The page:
All of the relativistic gravity effects that have been actually tested by observations, relate to the weak field, where the Newtonian potential | φ | < < c 2 . This is why the weak field approximation has an important role in gravity physics.

2.3.1. The Metric Tensor

In the case of a weak gravity field, the metric tensor usually is expressed in the form
g i k = η i k + h i k g i k = η i k h i k g k i = δ k i
As we discussed above, such a presentation of the metric tensor Equation (25) means that a tensor of Riemannian space g i k is presented by the sum of two non-tensor quantities, because η i k and | h i k | < < 1 are not tensors of the curved space. e.g., in the third identity of Equation (25) the components must be h k i 0 (though usually the convention is used that h k i = η l i h l k and h = η i k h i k ). The different signs of the quantities h ^ for covariant and contravariant components of the metric tensor g ^ are caused by the exact identity valid for the trace of the metric tensor of any Riemannian four-space:
g i k · g i k = 4
As we shall see below, this is an essential difference with the consistent field approach, where the sum of two tensors is a tensor of Minkowski space.

2.3.2. The Field Equations

In the linear GRT approximation, it is assumed that the metric tensor is g i k = η i k + h i k (Equation (25)) where | h i k | < < 1 , so the Einstein’s Equation (22) becomes [26,67]:
h l i k , l + h l i l , k + h l k l , i h , i k η i k h , l m l m + η i k h l , l = 16 π G c 4 T ( m ) i k .
The gauge freedom of the Equation (27) allows for one to put four additional conditions on the potentials, in particular a Lorentz invariant gauge—the Hilbert-Lorentz gauge 6 [26,67]:
h , k i k = 1 2 h , i .
With the gauge (28), the field equations get the form of the wave equation:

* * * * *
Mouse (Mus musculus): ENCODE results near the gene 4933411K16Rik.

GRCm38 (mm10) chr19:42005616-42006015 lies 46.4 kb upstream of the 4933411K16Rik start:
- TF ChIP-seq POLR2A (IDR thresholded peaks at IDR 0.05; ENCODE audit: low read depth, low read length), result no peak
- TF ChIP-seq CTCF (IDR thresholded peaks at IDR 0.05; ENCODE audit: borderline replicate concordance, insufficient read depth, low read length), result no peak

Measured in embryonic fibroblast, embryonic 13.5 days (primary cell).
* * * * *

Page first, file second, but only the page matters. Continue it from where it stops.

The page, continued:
1 c 2 2 t 2 h i k = 16 π G c 4 T ( m ) i k 1 2 η i k T ( m ) .
For the important case of a static spherically symmetric weak gravitational field, the solution of these equations gives the metric tensor, expressed in isotropic coordinates:
g i k = η i k + 2 φ N c 2 d i a g ( 1 , 1 , 1 , 1 ) g i k = η i k 2 φ N c 2 d i a g ( 1 , 1 , 1 , 1 ) g k i = δ k i , g i k g i k = 4
where φ N = G M / r is the Newtonian potential. Note that h i k is not a tensor quantity (see Equation (18)).

2.3.3. The Equation of Motion in the Weak Field

The post-Newtonian approximation of the weak field takes all terms of order v 2 / c 2 and φ N / c 2 into account. PN-geodesic equations are frequently used in relativistic celestial mechanics. The three-acceleration of a test particle in the static spherically symmetric weak gravity field (e.g., a planet around the Sun) is given by equation (Brumberg 1991 [105]; Kopeikin et al., 2011 [103]):
( d v d t ) GR = { 1 + ( 1 + α ) v 2 c 2 + ( 4 2 α ) φ N c 2 3 α ( r r · v c ) 2 } φ N + ( 4 2 α ) v c ( v c · φ N ) ,
where v = d r / d t , φ N = G M / r , and φ N = G M r / r 3 . An important quantity here is the parameter α . It is determined by the choice of the coordinate system: α = 2 for the Painleve coordinates, α = 1 for the Schwarzschild coordinates, and α = 0 for harmonic and isotropic coordinates. Hence orbit of a particle will depend on the chosen coordinates. To avoid this non-physical result it is suggested that observable physical quantities should not depend on the coordinate parameter α by taking into account an ad hoc procedure of measuring quantities involved in the orbital motion phenomenon. 7
It should be emphasized that directly from equation of motion (31) follows the dependence of gravitational acceleration from the value and direction of the test particle velocity. Accordingly, this result contradicts that form of the equivalence principle, where one asserts the independence of the free fall on the velocity of a test particles.